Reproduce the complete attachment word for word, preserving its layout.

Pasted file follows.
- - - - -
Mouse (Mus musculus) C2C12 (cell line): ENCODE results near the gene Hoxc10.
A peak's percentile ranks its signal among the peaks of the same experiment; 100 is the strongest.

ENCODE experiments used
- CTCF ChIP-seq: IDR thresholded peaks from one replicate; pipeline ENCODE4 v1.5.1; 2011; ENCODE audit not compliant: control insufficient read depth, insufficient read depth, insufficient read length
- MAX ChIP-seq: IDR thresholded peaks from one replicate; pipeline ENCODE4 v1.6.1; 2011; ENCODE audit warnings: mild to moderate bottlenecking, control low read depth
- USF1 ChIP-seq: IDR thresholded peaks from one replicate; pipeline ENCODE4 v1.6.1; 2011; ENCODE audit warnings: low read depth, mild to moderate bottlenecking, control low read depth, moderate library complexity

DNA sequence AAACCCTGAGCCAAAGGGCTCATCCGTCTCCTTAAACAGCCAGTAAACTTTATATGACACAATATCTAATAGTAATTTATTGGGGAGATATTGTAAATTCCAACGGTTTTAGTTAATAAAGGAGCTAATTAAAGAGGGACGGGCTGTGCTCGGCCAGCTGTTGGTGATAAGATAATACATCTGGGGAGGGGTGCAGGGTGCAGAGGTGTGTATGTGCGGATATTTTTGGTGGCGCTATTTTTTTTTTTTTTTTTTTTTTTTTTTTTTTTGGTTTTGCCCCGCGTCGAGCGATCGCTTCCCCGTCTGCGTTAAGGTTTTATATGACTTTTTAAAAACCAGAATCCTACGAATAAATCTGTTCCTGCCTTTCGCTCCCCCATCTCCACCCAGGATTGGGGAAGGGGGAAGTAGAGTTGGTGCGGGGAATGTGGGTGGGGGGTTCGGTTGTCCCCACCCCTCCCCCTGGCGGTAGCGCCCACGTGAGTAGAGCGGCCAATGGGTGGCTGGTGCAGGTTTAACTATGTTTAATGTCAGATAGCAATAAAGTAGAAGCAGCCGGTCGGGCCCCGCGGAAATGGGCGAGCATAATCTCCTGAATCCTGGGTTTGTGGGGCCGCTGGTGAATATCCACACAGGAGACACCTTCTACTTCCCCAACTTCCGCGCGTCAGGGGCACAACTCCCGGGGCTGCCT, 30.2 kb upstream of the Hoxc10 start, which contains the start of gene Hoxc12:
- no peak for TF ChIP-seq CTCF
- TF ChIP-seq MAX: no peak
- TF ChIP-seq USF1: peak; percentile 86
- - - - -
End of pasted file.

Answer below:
Mouse (Mus musculus) C2C12 (cell line): ENCODE results near the gene Hoxc10.
A peak's percentile ranks its signal among the peaks of the same experiment; 100 is the strongest.

ENCODE experiments used
- CTCF ChIP-seq: IDR thresholded peaks from one replicate; pipeline ENCODE4 v1.5.1; 2011; ENCODE audit not compliant: control insufficient read depth, insufficient read depth, insufficient read length
- MAX ChIP-seq: IDR thresholded peaks from one replicate; pipeline ENCODE4 v1.6.1; 2011; ENCODE audit warnings: mild to moderate bottlenecking, control low read depth
- USF1 ChIP-seq: IDR thresholded peaks from one replicate; pipeline ENCODE4 v1.6.1; 2011; ENCODE audit warnings: low read depth, mild to moderate bottlenecking, control low read depth, moderate library complexity

DNA sequence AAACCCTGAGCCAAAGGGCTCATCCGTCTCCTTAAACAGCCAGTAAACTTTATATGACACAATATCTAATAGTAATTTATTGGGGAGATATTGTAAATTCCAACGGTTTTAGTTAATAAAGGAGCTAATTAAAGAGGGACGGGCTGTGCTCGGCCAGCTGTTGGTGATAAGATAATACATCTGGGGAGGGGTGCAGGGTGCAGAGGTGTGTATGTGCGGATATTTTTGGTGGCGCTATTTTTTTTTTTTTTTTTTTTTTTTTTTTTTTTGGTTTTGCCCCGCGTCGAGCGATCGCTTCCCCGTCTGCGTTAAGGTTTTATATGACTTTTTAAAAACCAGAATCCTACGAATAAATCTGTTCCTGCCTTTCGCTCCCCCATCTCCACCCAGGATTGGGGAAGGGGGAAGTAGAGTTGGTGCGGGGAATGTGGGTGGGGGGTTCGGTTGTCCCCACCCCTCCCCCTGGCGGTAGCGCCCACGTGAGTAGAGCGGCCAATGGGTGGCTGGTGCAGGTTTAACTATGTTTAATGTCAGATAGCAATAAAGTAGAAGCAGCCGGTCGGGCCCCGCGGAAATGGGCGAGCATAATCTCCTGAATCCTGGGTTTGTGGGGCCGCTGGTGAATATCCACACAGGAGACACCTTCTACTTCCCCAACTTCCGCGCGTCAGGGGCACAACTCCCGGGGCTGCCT, 30.2 kb upstream of the Hoxc10 start, which contains the start of gene Hoxc12:
- no peak for TF ChIP-seq CTCF
- TF ChIP-seq MAX: no peak
- TF ChIP-seq USF1: peak; percentile 86